Explore the Birthplace of Juneteenth with a Trip to Galveston, Texas
Immerse yourself in the history of the holiday in this coastal Texas town where celebrations abound.
Juneteenth, in case you didn’t know, originated in Galveston, Texas. Known for its beaches and Victorian architecture, this coastal town on the edge of the Gulf of Mexico is where word finally reached former enslaved people that General Order No. 3 proclaimed “all slaves are free” in the United States, a whole two years after the Emancipation Proclamation. Ever since, Galveston remains the place to be on Juneteenth, the now-federal holiday that celebrates this day.
The weekend kicks off with the Annual Historic Parade and Picnic, as well as a Juneteenth Festival at Menard Park, where people set up lawn chairs and feast on food from local vendors throughout the park. On Sunday, there will be a Juneteenth Morning Worship Service at Reedy Chapel, an African Methodist Episcopal church—a Texas Historic Landmark known for its gothic architecture—and one of the locations where General Order No. 3 was originally read.
If you’re in town on Juneteenth, visit the Rosenberg Library, where the NIA Cultural Center and the Juneteenth Legacy Project put on the Juneteenth Musical Celebration: “Music of the Movement.” After taking in the tunes, attend the Emancipation March followed by activities such as an emancipation service, where there will be a live DJ, dancing, and local merchants.
In between events, there are plenty of notable places to peruse. Embark on Galveston’s Juneteenth Freedom Walk, which maps out five historic sites notable to the holiday. Historic mansion 1859 Ashton Villa has a Juneteenth exhibit “And Still We Rise…” on display, which features interviews conducted by the chair of Galveston Historical Foundation’s African American Heritage Committee Tommie Boudreaux, collected photos, and historic documents.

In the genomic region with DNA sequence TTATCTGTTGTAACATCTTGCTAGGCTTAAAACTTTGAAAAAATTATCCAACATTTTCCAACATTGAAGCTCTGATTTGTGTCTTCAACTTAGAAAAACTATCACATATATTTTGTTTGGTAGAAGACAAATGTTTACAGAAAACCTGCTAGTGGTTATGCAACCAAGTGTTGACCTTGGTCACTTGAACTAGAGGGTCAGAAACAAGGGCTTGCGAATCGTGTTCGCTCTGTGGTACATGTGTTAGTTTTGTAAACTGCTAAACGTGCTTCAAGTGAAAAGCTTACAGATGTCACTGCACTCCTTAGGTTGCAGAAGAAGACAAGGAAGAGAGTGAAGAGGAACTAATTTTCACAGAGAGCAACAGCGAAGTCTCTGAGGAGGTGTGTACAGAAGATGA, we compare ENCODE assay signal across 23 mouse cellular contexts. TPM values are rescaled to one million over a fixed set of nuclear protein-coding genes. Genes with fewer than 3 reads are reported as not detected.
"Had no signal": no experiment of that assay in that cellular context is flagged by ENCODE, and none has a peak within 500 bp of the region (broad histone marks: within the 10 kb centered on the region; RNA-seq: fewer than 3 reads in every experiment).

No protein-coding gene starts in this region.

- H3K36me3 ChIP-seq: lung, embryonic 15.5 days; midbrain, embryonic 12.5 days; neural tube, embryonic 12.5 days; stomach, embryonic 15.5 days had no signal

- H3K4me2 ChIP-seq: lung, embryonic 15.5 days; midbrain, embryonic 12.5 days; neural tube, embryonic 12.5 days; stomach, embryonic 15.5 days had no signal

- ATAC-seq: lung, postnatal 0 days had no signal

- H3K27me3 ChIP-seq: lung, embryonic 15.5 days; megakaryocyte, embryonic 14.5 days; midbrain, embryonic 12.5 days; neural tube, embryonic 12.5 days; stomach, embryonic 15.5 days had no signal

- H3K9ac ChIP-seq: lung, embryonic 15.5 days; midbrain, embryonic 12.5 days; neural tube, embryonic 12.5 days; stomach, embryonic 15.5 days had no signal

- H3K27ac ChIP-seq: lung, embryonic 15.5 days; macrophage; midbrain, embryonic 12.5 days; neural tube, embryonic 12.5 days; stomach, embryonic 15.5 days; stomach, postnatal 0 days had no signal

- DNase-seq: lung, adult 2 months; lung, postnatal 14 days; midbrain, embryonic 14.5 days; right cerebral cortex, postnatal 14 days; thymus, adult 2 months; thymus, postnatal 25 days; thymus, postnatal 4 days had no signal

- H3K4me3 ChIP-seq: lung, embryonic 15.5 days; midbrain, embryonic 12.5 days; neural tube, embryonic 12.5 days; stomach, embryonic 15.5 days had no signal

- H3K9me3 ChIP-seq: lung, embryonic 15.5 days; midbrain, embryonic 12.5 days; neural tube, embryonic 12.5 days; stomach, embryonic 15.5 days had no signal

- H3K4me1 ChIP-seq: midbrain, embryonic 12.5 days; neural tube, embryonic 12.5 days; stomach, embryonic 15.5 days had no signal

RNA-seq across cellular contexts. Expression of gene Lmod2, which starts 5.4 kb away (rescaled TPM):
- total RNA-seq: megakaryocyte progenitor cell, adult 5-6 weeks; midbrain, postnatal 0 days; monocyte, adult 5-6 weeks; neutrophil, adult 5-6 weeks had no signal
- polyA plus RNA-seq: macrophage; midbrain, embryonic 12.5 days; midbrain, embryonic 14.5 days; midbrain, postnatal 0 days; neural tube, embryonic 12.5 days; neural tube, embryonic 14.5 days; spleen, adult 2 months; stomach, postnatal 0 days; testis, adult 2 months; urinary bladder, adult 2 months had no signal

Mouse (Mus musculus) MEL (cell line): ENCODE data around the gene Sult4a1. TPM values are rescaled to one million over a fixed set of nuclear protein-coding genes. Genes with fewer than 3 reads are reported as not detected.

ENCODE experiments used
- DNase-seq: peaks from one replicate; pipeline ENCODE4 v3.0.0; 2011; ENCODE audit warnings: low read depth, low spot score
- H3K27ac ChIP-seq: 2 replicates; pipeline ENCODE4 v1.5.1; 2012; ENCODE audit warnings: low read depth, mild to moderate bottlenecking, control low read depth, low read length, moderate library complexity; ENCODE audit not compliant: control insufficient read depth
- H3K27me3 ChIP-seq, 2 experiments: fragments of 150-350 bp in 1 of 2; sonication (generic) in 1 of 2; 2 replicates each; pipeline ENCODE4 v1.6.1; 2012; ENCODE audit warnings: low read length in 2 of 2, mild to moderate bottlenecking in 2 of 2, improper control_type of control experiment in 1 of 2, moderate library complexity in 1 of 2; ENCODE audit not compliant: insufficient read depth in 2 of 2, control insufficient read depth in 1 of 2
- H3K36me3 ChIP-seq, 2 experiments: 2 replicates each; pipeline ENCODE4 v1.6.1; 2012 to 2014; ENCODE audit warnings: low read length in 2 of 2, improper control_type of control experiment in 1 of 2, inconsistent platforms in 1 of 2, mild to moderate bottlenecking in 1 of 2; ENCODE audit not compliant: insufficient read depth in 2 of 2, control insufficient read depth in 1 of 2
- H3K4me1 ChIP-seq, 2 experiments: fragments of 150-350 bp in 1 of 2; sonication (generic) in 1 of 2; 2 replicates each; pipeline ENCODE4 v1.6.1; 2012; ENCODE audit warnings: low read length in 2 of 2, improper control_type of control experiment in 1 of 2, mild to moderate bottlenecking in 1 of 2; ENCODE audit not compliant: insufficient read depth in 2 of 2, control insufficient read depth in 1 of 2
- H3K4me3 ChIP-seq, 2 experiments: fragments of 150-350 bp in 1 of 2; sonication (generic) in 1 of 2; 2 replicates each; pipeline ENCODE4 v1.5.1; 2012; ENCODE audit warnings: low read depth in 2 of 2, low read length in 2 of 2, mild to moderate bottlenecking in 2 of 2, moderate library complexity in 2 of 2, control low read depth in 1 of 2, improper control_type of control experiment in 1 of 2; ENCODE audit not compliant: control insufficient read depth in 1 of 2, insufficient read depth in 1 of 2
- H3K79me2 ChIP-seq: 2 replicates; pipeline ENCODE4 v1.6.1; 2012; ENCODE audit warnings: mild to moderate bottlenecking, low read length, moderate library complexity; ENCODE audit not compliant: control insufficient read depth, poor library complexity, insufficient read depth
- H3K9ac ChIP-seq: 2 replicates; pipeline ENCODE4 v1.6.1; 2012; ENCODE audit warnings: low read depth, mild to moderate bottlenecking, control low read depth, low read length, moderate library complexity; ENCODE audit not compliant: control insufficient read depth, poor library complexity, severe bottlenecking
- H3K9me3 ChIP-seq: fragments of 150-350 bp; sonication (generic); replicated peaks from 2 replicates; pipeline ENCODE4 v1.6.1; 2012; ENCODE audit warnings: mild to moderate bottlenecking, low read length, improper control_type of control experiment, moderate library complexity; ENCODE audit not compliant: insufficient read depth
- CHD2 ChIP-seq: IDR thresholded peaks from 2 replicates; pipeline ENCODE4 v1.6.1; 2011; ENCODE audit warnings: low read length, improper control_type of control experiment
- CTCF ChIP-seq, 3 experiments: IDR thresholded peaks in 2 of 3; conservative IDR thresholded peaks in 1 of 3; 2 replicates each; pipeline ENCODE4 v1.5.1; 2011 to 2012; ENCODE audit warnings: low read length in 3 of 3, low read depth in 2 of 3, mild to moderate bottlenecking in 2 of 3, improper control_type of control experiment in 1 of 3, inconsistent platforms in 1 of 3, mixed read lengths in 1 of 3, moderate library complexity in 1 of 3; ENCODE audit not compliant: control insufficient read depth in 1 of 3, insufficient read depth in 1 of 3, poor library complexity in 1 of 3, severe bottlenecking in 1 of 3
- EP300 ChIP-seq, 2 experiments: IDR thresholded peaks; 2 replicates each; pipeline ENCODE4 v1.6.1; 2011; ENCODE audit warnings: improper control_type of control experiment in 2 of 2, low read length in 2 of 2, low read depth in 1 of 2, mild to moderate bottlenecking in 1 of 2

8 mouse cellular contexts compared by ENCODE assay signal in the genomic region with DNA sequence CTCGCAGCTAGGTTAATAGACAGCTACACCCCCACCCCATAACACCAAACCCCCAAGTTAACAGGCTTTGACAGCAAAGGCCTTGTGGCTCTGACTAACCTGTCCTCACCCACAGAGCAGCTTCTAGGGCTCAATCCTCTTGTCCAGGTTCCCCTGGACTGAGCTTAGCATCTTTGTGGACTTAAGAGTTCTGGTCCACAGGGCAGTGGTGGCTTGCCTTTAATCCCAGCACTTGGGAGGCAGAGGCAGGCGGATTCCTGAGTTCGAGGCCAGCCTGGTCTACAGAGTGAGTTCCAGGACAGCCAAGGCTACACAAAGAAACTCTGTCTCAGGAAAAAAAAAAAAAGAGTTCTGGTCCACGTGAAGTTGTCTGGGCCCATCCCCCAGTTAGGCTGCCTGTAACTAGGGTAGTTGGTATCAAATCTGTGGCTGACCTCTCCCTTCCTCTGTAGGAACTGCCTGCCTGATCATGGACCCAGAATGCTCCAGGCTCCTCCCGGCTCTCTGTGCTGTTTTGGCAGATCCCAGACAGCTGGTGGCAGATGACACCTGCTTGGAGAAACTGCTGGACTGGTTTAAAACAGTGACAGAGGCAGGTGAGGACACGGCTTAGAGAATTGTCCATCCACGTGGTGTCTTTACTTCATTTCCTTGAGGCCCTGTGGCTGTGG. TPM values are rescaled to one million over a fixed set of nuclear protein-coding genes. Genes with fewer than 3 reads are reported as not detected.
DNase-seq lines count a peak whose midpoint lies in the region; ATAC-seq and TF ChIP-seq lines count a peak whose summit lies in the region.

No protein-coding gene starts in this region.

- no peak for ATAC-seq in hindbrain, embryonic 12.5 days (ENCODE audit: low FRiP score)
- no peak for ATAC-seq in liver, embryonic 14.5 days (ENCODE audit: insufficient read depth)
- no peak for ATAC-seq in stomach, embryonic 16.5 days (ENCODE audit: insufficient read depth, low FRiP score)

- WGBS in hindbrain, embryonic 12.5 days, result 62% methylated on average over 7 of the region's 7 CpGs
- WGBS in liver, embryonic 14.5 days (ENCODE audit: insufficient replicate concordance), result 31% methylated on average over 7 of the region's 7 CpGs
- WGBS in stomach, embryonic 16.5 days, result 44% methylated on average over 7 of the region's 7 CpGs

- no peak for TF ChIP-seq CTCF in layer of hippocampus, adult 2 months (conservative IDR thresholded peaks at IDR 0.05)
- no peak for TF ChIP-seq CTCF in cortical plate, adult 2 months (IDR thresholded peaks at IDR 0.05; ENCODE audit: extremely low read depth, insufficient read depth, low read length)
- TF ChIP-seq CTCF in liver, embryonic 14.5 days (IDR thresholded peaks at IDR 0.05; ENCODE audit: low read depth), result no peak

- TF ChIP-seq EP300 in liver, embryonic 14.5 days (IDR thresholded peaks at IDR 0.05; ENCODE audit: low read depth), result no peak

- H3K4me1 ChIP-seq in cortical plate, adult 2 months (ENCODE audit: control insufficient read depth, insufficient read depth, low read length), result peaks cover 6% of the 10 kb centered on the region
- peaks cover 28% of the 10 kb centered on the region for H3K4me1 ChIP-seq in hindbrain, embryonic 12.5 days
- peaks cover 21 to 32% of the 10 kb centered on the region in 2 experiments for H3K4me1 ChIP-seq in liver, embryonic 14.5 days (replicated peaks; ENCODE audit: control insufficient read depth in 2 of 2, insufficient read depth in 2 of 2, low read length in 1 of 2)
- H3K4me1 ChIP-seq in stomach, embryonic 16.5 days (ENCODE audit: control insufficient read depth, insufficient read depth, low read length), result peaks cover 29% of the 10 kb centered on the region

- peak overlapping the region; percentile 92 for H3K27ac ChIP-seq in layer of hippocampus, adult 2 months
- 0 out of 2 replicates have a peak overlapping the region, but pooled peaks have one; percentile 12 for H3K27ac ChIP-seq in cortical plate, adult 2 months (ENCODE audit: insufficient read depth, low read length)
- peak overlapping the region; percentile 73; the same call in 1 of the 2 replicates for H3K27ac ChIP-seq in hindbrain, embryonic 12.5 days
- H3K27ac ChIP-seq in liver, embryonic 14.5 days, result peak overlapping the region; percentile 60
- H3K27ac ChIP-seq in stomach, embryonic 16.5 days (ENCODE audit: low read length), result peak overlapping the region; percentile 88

Even if you miss the jam-packed Juneteenth festivities, Galveston is always a beautiful beach town on the Gulf of Mexico with plenty to do and see.
55 minutes from Houston, Texas.
3 hours, 30 minutes from Austin, Texas.
4 hours, 25 minutes from Dallas, Texas.
What to do that night:
There’s no better way to decompress after an activity-filled day than with nourishment from Leon's World Finest Bar-B-Que, where seasoned pitmaster Leon O’Neal cooks his barbecue the old-fashioned Texas way, coated in his beloved homemade, secret sauce.
Where to get some sleep:
In the heart of Galveston’s Historic District, The Tremont House is a charming and elegant hotel that has undergone many iterations since it was founded in 1839. Rest your head in this cozy but fresh lodging, but not before a nightcap at the Henry Toujouse lobby bar.
Head here to fuel up for the drive:
Get some much-needed sustenance before the journey home at The Sunflower Bakery & Cafe. A cup of coffee and a plate of decadent Huevos Rancheros are a must, and make sure to order some biscuits to tuck into on your trek.